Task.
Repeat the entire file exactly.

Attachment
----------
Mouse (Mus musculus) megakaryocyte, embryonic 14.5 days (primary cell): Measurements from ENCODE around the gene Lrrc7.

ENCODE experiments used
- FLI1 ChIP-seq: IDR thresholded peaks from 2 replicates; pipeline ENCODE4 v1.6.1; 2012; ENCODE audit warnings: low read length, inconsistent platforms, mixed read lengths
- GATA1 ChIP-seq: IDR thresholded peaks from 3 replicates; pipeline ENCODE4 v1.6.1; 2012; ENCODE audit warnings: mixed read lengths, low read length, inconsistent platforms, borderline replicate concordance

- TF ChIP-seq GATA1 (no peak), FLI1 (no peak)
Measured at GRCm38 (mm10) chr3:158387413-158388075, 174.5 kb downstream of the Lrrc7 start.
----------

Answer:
Mouse (Mus musculus) megakaryocyte, embryonic 14.5 days (primary cell): Measurements from ENCODE around the gene Lrrc7.

ENCODE experiments used
- FLI1 ChIP-seq: IDR thresholded peaks from 2 replicates; pipeline ENCODE4 v1.6.1; 2012; ENCODE audit warnings: low read length, inconsistent platforms, mixed read lengths
- GATA1 ChIP-seq: IDR thresholded peaks from 3 replicates; pipeline ENCODE4 v1.6.1; 2012; ENCODE audit warnings: mixed read lengths, low read length, inconsistent platforms, borderline replicate concordance

- TF ChIP-seq GATA1 (no peak), FLI1 (no peak)
Measured at GRCm38 (mm10) chr3:158387413-158388075, 174.5 kb downstream of the Lrrc7 start.